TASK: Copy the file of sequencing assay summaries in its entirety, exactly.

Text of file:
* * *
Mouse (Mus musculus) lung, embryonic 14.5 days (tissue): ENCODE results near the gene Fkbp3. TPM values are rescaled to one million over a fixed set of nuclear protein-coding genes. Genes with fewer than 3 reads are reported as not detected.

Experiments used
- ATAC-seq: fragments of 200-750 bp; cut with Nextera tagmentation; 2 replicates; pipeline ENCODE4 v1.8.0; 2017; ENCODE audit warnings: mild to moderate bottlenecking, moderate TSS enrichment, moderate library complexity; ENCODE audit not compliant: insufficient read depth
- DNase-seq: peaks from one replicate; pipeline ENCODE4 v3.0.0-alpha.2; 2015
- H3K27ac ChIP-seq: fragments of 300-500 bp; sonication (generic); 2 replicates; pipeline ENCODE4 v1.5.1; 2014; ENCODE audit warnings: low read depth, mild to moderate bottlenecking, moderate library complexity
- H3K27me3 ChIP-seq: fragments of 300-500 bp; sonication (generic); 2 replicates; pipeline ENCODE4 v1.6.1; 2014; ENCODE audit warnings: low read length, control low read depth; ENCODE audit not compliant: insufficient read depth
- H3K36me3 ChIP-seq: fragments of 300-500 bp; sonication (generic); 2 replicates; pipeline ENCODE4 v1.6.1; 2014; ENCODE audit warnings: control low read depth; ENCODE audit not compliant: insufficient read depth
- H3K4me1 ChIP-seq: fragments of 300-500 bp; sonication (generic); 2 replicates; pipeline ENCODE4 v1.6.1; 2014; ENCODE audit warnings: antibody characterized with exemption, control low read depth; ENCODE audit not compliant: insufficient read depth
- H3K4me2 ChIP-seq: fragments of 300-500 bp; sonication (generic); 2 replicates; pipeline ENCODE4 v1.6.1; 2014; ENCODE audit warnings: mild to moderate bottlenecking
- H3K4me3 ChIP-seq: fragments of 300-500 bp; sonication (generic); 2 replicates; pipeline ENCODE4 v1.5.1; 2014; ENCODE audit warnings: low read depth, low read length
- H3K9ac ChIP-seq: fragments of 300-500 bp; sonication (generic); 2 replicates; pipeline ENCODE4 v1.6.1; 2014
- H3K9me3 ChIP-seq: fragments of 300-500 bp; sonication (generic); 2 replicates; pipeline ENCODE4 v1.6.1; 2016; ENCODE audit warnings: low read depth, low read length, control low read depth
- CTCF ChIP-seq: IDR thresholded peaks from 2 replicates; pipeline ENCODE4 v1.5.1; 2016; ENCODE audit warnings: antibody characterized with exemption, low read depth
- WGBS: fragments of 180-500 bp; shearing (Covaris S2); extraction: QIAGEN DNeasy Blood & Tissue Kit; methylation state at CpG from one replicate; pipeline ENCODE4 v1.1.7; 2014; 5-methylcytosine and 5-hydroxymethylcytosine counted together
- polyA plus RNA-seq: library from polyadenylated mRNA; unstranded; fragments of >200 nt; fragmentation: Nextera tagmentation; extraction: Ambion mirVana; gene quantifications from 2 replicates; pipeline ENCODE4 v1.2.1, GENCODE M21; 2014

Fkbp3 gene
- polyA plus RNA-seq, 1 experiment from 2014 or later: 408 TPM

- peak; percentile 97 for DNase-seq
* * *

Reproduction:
Mouse (Mus musculus) lung, embryonic 14.5 days (tissue): ENCODE results near the gene Fkbp3. TPM values are rescaled to one million over a fixed set of nuclear protein-coding genes. Genes with fewer than 3 reads are reported as not detected.

Experiments used
- ATAC-seq: fragments of 200-750 bp; cut with Nextera tagmentation; 2 replicates; pipeline ENCODE4 v1.8.0; 2017; ENCODE audit warnings: mild to moderate bottlenecking, moderate TSS enrichment, moderate library complexity; ENCODE audit not compliant: insufficient read depth
- DNase-seq: peaks from one replicate; pipeline ENCODE4 v3.0.0-alpha.2; 2015
- H3K27ac ChIP-seq: fragments of 300-500 bp; sonication (generic); 2 replicates; pipeline ENCODE4 v1.5.1; 2014; ENCODE audit warnings: low read depth, mild to moderate bottlenecking, moderate library complexity
- H3K27me3 ChIP-seq: fragments of 300-500 bp; sonication (generic); 2 replicates; pipeline ENCODE4 v1.6.1; 2014; ENCODE audit warnings: low read length, control low read depth; ENCODE audit not compliant: insufficient read depth
- H3K36me3 ChIP-seq: fragments of 300-500 bp; sonication (generic); 2 replicates; pipeline ENCODE4 v1.6.1; 2014; ENCODE audit warnings: control low read depth; ENCODE audit not compliant: insufficient read depth
- H3K4me1 ChIP-seq: fragments of 300-500 bp; sonication (generic); 2 replicates; pipeline ENCODE4 v1.6.1; 2014; ENCODE audit warnings: antibody characterized with exemption, control low read depth; ENCODE audit not compliant: insufficient read depth
- H3K4me2 ChIP-seq: fragments of 300-500 bp; sonication (generic); 2 replicates; pipeline ENCODE4 v1.6.1; 2014; ENCODE audit warnings: mild to moderate bottlenecking
- H3K4me3 ChIP-seq: fragments of 300-500 bp; sonication (generic); 2 replicates; pipeline ENCODE4 v1.5.1; 2014; ENCODE audit warnings: low read depth, low read length
- H3K9ac ChIP-seq: fragments of 300-500 bp; sonication (generic); 2 replicates; pipeline ENCODE4 v1.6.1; 2014
- H3K9me3 ChIP-seq: fragments of 300-500 bp; sonication (generic); 2 replicates; pipeline ENCODE4 v1.6.1; 2016; ENCODE audit warnings: low read depth, low read length, control low read depth
- CTCF ChIP-seq: IDR thresholded peaks from 2 replicates; pipeline ENCODE4 v1.5.1; 2016; ENCODE audit warnings: antibody characterized with exemption, low read depth
- WGBS: fragments of 180-500 bp; shearing (Covaris S2); extraction: QIAGEN DNeasy Blood & Tissue Kit; methylation state at CpG from one replicate; pipeline ENCODE4 v1.1.7; 2014; 5-methylcytosine and 5-hydroxymethylcytosine counted together
- polyA plus RNA-seq: library from polyadenylated mRNA; unstranded; fragments of >200 nt; fragmentation: Nextera tagmentation; extraction: Ambion mirVana; gene quantifications from 2 replicates; pipeline ENCODE4 v1.2.1, GENCODE M21; 2014

Fkbp3 gene
- polyA plus RNA-seq, 1 experiment from 2014 or later: 408 TPM

- peak; percentile 97 for DNase-seq